It doesn't matter how careful I am to use my own money to buy myself nice things.  My MIL usually just ignores the fact that I have my own job, assumes that the items were bought on DH's dime, and expects me to be accordingly grateful to him.  Part of that whole gratitude thing is as follows:  His money keeps a roof over my head, clothes on my back, etc.  So, I should take care of him in every little way in return.  Small side note:  If given the chance, MIL will wait on DH hand and foot, even though he hates it and finds it embarrassing.  She'll iron everything for him, down to his socks and underwear, and spend hours doing it.  She'll cook whatever he wants, do his laundry, and clean up after him (god forbid he help wash dishes or hang his own pants in his own closet).  She even irons the bath towels.  The TOWELS, people.  It doesn't even make any sense.  I could fold an origami crane out of her towels, they're that stiff.  Still, all that might even be okay, because DH's brain isn't fossilized in the 1950's the way his mother's appears to be.  He's kind of spoiled and used to having someone do the cleaning for him.  But, he is willing to help with household tasks that need doing, and he doesn't expect me, for instance, to scrub the floors on my hands and knees or fill the closet with row upon row of perfectly ironed shirts.  As a matter of fact, he used to do his ironing himself, up until he dislocated a couple of discs and found that standing for long periods really friggin' hurt.  So, now I do it for him, and he doesn't complain that perhaps I don't do as exquisite a job as he or his mother might do.  His shirts aren't wrinkly, and that's good enough.  He, especially, doesn't expect me to be a domestic goddess, on top of working full-time.  But, his mother does.  I should be grateful, she tells me.  I hit the lottery when I met DH, she tells me.  She hopes I realize how fortunate I am.  And so on, and on, and on.  Every time she visits, she latches onto details about how I do things, from washing dishes, to loading the dishwasher, to organizing the kitchen cabinets, to cooking, to laundry, to ironing, to my choice of household cleaning products (just vinegar and baking soda, nothing abrasive, ever - she knows that I'm not used to good porcelain or marble, so she just thought she'd share her experience).  And then, because she can't just allow me to do things my own way in my own house, it's unsolicited advice time.  The advice isn't necessarily nasty, or unhelpful.  There's just so much of it.  And, like her gift-giving, it often includes some kind of passive-aggressive, backhanded verbal b!tchslap.  "Oh," she says in tones of surprise, watching me program the washing machine to do a load of whites.  "Do you know how to use that?"  I stopped.  "I'm sorry?" I asked politely.  "Use what?"  "The machine," she replied, pointing her finger.  "It just seems so complicated.  I didn't expect.  Oh, but you use bleach?  You really shouldn't.  It damages the fibers."  She leaned forward, obliging me to either move to the side or to get the detergent tray shoved into my forehead.  "Here," she added, grabbing the detergent scoop from my hands, "I'll do it, so you can see how to get them nice and white, like I do."  Another recent dig came after I'd ironed one of those shirts of DH's.  I was working on the next one when she wandered by and fingered the shirt, which I'd folded and laid to one side.  Without asking, she unfolded it and pulled it this way and that, examining it critically.  Then, she crumpled it up and handed to me.  "Here, wash this again," she said.  "And then I'll show you how to iron it the right way."  See, I might not even take all that amiss or be so offended, if it weren't for all of the implied criticism in every single statement.  If it weren't for the fact that she never, ever ASKS first if I would like to hear her input, and for the fact that she does it with absolutely everything, in the total assurance that she's somehow doing me a favor by correcting me.  It's especially amazing in someone who so values politeness and manners.  Sure, table manners are hugely important, and heaven forbid you slouch or use the incorrect utensil.  She regards, with pity, anyone who can't afford to take out the silver at every meal, because they don't have generations worth sitting in the cupboard.  The appropriate little gestures, like bringing a hostess gift to a dinner party, or doors being held for her, are very important.  But, I can't help but notice that, while she expects men to hold doors for her, she never holds them for anyone else.  I can't help but notice that, while she's all smiles and sunshine with friends, or friends of friends, or acquaintances who might make good social connections, her smile fades like a daisy in the desert the instant she turns to a retail clerk or a bank teller.  Suddenly, her pleasant demeanor is gone.  She's abrupt and demanding, impatiently tapping her nails on the counter if obliged to wait while the clerk looks something up on the computer or has to call a colleague.  Her attitude turns condescending and snarky the instant things don't go her way.  "Don't you know who I AM?" she barks.  I think to myself, "Yes.  Yes, we all know EXACTLY who you are."  Next up:  So where does DH stand in all of this, anyway?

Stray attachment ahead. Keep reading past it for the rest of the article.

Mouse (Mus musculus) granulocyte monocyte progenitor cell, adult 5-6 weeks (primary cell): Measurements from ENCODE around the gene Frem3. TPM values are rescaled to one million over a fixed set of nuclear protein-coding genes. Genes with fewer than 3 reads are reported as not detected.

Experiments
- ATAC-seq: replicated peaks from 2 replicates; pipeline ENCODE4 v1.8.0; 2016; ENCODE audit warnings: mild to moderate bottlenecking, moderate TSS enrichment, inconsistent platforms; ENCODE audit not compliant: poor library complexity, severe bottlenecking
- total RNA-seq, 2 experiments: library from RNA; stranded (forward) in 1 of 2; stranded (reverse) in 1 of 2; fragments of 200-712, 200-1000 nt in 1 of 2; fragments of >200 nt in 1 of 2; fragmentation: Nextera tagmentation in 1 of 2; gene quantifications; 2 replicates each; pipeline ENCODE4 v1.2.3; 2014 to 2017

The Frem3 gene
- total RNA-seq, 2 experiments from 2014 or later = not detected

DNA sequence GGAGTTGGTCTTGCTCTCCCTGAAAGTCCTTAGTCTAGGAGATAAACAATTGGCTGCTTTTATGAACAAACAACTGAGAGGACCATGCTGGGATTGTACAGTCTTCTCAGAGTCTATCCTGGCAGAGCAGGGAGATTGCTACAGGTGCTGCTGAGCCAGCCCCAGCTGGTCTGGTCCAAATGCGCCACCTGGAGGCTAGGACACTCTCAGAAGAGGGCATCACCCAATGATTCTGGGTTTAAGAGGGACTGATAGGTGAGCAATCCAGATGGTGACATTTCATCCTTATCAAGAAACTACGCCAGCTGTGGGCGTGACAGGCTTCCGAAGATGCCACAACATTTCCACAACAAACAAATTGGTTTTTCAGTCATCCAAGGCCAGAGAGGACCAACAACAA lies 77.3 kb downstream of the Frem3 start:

Signed - We All Know EXACTLY Who You Are
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frequent fry her - downwarddog Frequent Fry Her TM. - downwarddog, 3 of 4 needed/Posted: 6-JAN-09